book to the future bookmarks #5

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Welcome to the fifth edition of Book to the Future Bookmarks, a series of fortnightly posts in which I bombard you with just a few of the many links I’ve bookmarked during the week.

Being edition number five, it seems only fitting to include five links this time around.

(This is also because I’m working on a huge, complicated review at the moment, and these days, it seems as though I’m only able to concentrate on one thing at a time. Thanks, brain!)

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Number five is aliiiive!

1. Shelf Denial

My lovely Ikea Expedit bookshelf looks fairly neat in this photo, taken last year for a guest post on Michelle5The Incredible Rambling Elimy’s blog (here’s the post, if you’re interested). But since then, more and more books have found their way into my home, and my once-organised shelves are now double-stacked. Triple-stacked in places. There are piles of books forming on the floor in my study again.

It’s chaos. Admittedly, chaos of the best kind, but chaos nonetheless.

Sadly, I’m lacking the space for another big bookshelf. Which is a problem, because, much to the dismay of bookish types and vinyl lovers, Ikea will soon be discontinuing their classic Expedit range.

According to Gizmodo, it’s an environmental move. I appreciate that. And the Expedit is being replaced with a range that’s very similar; available in the same range of colours. But, at the same time, this means I’ll never be able to find another bookshelf that’s quite the same as my much-loved, much overloaded Expedit bookcase.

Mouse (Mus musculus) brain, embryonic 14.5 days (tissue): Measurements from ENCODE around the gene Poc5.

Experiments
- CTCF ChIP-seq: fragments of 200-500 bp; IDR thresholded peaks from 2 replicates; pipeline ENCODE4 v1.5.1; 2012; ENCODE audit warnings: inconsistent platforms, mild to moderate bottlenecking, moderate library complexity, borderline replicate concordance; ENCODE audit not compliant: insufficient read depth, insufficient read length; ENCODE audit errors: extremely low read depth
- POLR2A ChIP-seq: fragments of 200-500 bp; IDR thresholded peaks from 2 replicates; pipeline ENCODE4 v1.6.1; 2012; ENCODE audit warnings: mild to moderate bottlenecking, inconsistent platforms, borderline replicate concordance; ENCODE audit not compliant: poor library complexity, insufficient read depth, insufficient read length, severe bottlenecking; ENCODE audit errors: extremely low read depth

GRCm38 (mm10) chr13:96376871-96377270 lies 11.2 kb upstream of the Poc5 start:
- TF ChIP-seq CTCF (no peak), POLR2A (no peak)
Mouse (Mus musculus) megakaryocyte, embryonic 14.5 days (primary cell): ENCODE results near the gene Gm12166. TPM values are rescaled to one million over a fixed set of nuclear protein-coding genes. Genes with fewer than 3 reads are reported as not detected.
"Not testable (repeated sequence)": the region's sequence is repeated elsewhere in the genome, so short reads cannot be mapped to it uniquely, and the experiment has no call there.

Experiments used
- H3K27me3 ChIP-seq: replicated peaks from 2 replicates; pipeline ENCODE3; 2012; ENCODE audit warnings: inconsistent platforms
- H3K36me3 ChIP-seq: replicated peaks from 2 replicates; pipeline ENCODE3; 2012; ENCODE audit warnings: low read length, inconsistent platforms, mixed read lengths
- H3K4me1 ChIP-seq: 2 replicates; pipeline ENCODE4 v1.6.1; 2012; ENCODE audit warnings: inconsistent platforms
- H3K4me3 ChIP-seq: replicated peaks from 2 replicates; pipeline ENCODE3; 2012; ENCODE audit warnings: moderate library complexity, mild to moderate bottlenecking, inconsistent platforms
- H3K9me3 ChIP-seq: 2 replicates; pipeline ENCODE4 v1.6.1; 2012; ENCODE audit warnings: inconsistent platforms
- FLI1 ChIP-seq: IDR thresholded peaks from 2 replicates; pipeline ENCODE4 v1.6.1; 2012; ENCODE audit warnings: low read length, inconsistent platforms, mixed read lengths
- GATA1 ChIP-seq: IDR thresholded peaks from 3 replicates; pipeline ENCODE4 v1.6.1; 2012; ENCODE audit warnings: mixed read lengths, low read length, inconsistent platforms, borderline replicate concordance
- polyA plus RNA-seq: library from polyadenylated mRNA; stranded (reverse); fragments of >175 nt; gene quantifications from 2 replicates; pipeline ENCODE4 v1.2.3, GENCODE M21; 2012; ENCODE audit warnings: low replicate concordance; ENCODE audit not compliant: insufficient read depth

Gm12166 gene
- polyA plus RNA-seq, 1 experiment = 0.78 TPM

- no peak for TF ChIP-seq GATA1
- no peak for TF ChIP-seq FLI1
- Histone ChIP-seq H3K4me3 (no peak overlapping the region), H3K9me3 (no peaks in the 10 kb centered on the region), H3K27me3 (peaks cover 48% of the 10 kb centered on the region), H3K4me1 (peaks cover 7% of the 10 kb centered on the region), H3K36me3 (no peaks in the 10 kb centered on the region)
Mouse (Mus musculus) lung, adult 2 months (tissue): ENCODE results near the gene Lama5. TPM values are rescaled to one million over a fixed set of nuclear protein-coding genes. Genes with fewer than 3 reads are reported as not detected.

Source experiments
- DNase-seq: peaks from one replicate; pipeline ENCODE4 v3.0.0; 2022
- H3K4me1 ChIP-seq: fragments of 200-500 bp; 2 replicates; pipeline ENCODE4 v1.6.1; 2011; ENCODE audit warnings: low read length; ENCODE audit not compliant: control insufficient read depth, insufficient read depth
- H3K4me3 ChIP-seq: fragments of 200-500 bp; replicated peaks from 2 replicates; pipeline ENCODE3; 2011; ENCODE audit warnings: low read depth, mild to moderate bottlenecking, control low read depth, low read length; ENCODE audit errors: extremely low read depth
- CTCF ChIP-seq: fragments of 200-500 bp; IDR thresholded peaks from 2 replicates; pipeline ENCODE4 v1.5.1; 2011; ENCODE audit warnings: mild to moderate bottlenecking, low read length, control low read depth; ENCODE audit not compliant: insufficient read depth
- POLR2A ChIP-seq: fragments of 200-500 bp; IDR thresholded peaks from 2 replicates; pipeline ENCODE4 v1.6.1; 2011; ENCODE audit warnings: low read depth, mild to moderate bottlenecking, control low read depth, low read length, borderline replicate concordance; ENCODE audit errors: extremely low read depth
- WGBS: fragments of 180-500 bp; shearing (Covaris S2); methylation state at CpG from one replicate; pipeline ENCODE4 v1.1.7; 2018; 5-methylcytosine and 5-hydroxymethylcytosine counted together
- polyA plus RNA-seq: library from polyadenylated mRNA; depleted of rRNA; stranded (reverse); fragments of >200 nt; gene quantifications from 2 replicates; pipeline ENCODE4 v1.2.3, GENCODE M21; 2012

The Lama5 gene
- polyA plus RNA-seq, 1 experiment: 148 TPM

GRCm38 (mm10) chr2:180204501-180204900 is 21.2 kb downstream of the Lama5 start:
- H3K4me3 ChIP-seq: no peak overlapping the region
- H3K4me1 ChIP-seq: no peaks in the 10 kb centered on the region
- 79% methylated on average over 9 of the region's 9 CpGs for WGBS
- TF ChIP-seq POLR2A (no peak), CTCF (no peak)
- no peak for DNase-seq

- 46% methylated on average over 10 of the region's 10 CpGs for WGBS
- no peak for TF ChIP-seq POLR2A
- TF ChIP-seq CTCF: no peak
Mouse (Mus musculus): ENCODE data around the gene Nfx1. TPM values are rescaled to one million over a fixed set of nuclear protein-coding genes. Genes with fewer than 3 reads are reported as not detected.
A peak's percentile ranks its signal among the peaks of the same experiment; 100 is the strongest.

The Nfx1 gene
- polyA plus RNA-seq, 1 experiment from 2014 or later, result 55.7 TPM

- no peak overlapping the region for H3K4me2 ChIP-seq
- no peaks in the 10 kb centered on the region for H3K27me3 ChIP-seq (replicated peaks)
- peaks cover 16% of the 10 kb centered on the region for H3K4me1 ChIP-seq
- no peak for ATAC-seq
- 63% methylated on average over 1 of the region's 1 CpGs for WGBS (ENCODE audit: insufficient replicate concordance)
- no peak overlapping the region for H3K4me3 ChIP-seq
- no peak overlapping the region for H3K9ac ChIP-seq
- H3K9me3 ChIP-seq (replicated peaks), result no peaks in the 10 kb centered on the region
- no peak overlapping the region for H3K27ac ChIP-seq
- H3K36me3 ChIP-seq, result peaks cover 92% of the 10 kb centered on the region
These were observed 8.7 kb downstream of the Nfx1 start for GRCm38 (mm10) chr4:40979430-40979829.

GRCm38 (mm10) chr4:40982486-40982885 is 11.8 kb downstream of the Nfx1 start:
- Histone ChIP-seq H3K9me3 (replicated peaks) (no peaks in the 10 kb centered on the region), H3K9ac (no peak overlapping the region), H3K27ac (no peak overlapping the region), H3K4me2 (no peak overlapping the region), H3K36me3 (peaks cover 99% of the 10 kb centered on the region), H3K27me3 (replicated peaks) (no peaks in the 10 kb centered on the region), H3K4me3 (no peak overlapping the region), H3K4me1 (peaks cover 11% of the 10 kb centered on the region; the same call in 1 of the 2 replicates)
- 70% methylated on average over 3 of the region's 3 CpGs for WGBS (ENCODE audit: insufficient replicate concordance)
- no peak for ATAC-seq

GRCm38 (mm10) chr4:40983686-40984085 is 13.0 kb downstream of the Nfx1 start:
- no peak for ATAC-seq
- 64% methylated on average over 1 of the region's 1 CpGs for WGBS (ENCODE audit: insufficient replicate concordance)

Oh, Ikea. For the love of meatballs, nøøøøøø.

2. Far from the reading crowd: literature from a distance

This article in The New Yorker on Franco Moretti’s work on Distant Reading – for which he recently received America’s National Book Critics Circle award – makes for interesting reading.

Moretti argues that literary criticism should be considered as a science rather than an art. Using software, Moretti examines the changed in literary trends over time. Joshua Rothmann, author of the New Yorker article, is sceptical, but fascinated.

I’m not really sure that Moretti’s work can be construed as “literary criticism”, per se. Perhaps it’s something else entirely. I’m definitely intrigued….

3. Draw About Love

I (um) might have blogged about this before (in fact, I know I have) but I’m kind of obsessed with Belle and Sebastian – arguably the most bookish of bands. If you love B&S too, chances are you’ll want to bookmark Draw About Love. It’s the Tumblr of an artist dedicated to translating some of Belle and Sebastian’s best songs and lyrics into art. There are a few misses here and there, and updates are few and unfortunately far between, but I really like the fun, quirky aesthetic of these images.

4. Have you heard the one about the two existentialists at a shooting gallery?

It sounds like the setup to a joke, but it really happened.

Turns out that the very first photo taken of Simone de Beauvoir and Jean-Paul Sartre together shows the pair at a Paris shooting range; de Beauvoir, smiling, with her eyes closed and a gun in her hands, while Sartre, a pipe in his mouth, rests a hand on her shoulder.

I guess that’s one way to deal with that existential angst. This article over at Open Culture explains everything.

5. The new normal – Zadie Smith on climate change

I read Zadie Smith’s essay on climate change on the New York Review of Books website last night as a huge electrical storm overhead turned the night into oddly-lit day. It seemed appropriate. Thoughts clattered into place. Here’s a little extract:

[..] The climate was one of those facts. We did not think it could change. That is, we always knew we could do a great deal of damage to this planet, but even the most hubristic among us had not imagined we would ever be able to fundamentally change its rhythms and character, just as a child who has screamed all day at her father still does not expect to see him lie down on the kitchen floor and weep.